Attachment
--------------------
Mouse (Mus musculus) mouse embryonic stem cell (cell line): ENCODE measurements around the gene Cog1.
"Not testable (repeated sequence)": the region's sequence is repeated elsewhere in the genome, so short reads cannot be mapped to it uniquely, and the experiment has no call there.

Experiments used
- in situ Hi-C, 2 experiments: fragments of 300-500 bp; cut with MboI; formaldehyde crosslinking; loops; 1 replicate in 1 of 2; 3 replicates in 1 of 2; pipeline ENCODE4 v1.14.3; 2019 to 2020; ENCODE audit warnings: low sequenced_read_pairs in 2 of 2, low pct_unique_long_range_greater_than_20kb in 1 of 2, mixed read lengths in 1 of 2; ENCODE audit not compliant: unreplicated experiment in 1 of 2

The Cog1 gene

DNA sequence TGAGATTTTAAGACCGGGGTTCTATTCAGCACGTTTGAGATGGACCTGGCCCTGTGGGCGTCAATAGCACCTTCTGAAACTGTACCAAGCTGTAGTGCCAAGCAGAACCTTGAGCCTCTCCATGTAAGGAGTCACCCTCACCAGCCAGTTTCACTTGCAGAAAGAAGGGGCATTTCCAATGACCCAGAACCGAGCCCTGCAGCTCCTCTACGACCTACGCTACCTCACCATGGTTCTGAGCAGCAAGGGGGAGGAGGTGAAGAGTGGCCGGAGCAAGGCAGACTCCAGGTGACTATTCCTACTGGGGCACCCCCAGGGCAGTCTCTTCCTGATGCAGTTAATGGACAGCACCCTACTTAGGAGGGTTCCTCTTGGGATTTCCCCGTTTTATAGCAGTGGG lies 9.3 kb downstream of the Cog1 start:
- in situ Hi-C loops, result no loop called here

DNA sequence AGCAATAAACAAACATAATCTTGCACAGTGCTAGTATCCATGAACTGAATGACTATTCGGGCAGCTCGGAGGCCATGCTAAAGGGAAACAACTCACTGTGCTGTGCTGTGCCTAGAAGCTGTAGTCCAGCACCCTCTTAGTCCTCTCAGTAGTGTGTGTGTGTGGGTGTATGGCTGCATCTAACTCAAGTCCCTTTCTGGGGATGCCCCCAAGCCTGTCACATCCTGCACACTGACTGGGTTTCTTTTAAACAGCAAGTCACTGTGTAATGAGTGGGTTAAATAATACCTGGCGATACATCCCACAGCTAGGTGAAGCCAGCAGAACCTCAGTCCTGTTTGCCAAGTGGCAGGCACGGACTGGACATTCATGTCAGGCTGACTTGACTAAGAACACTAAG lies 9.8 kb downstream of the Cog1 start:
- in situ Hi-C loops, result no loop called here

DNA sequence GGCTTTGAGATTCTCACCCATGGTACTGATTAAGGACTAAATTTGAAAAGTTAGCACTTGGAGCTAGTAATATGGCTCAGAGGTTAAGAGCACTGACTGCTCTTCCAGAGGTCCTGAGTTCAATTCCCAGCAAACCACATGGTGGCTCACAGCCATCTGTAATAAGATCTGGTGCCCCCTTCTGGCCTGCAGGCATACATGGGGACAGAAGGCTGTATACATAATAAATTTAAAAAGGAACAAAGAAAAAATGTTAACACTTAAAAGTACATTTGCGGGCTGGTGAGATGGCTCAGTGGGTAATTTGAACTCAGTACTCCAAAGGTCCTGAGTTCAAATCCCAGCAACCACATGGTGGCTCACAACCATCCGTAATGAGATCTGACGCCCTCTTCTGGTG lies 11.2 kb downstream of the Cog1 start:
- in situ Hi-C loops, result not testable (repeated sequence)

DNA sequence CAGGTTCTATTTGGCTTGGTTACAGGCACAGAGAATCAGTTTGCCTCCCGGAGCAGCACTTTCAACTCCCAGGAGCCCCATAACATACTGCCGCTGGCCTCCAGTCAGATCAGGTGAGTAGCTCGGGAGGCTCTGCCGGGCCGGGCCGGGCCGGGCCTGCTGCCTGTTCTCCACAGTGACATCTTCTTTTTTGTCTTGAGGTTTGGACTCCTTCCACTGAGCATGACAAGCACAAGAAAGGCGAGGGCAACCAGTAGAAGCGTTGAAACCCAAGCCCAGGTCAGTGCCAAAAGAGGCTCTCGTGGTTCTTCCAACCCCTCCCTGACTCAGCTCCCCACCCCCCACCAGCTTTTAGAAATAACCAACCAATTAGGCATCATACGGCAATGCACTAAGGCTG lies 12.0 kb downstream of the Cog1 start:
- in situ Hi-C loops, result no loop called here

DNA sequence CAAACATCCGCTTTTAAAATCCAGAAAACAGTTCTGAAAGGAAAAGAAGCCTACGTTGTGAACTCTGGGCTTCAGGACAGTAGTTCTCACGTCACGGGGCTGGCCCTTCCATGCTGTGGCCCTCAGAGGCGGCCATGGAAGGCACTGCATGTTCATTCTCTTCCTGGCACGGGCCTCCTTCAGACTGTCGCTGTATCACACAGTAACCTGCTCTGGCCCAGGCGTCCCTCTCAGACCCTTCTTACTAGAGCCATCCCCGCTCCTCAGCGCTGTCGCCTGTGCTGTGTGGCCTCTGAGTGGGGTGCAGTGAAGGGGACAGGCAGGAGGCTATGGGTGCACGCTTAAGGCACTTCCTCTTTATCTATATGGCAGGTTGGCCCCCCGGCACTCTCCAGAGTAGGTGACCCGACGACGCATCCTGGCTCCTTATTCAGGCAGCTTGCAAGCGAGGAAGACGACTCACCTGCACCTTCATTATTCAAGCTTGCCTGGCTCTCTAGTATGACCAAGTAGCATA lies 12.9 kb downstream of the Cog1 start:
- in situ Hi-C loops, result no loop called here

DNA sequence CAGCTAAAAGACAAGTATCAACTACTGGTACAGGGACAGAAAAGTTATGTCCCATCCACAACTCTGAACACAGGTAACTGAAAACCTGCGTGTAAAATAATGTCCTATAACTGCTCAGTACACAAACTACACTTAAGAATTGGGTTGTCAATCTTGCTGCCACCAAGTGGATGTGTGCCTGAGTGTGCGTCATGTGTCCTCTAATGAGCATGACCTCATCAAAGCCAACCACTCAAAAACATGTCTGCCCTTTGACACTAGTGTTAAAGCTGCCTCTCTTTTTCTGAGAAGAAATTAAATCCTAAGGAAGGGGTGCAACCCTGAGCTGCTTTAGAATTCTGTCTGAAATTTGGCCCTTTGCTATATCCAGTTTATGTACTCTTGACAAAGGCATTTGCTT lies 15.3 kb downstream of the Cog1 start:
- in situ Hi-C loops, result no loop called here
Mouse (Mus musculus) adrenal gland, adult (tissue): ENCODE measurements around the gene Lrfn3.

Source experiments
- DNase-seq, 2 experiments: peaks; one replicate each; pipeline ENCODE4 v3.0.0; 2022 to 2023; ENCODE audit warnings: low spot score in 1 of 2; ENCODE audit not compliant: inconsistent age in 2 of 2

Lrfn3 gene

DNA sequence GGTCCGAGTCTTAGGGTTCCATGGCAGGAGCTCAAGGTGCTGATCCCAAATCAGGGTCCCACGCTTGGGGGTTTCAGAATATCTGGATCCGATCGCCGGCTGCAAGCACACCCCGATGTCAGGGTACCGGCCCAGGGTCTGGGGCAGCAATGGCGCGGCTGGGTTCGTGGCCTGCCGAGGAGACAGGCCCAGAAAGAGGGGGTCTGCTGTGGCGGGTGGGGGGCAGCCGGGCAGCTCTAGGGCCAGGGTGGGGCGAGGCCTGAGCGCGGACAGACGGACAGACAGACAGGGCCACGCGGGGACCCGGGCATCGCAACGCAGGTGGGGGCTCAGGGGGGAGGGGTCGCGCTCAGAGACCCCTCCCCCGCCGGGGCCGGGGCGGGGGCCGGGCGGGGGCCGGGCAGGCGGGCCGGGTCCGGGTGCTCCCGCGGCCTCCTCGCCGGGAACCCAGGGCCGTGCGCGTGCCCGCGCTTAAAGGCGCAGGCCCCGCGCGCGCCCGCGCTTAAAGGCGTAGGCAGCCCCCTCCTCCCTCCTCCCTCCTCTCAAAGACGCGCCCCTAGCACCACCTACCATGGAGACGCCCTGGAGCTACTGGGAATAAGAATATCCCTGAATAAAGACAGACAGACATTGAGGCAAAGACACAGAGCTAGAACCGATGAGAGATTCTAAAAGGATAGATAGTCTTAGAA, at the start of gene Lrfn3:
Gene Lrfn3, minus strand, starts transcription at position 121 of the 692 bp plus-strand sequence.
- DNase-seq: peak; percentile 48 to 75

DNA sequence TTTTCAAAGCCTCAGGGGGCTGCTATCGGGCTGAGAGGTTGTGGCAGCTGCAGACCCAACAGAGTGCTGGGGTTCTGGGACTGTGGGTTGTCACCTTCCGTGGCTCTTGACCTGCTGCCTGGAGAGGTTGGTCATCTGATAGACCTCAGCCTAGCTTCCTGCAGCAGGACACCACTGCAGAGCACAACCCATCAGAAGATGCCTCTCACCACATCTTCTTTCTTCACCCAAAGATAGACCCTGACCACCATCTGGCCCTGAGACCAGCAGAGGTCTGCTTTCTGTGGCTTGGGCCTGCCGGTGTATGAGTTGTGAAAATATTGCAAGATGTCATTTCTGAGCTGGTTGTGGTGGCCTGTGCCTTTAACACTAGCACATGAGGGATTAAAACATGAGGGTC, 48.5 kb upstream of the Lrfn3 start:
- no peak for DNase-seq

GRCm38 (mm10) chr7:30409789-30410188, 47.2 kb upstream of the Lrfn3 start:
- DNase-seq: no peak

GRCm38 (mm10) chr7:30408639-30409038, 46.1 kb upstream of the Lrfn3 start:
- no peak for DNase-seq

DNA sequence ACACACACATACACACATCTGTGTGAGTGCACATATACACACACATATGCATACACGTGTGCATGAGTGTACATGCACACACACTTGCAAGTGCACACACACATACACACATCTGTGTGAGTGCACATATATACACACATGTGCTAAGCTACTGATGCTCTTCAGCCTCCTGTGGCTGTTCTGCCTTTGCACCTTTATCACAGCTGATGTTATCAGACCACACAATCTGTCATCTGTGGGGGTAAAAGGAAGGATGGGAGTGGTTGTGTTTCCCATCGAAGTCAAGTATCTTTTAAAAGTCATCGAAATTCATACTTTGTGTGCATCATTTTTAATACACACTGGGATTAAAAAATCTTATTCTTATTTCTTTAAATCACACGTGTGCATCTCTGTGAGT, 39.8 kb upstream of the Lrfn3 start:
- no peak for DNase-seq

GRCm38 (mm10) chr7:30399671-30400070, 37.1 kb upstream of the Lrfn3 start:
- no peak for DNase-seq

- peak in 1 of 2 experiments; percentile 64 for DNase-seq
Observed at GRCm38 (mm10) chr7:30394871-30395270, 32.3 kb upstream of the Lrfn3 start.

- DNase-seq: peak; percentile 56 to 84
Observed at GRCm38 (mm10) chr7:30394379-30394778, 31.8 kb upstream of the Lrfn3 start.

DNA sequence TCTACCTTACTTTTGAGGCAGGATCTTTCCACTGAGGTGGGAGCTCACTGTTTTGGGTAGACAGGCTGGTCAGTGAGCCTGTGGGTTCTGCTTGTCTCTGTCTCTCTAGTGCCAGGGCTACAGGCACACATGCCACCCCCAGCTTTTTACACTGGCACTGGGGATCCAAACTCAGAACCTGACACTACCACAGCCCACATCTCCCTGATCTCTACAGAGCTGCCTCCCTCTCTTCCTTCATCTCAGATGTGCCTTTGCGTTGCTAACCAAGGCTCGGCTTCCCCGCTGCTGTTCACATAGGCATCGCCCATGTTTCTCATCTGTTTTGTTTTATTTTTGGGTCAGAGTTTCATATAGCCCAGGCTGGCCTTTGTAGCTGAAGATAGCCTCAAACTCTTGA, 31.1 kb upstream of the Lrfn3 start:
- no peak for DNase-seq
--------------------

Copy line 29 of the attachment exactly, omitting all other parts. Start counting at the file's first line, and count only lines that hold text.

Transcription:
GRCm38 (mm10) chr7:30408639-30409038, 46.1 kb upstream of the Lrfn3 start: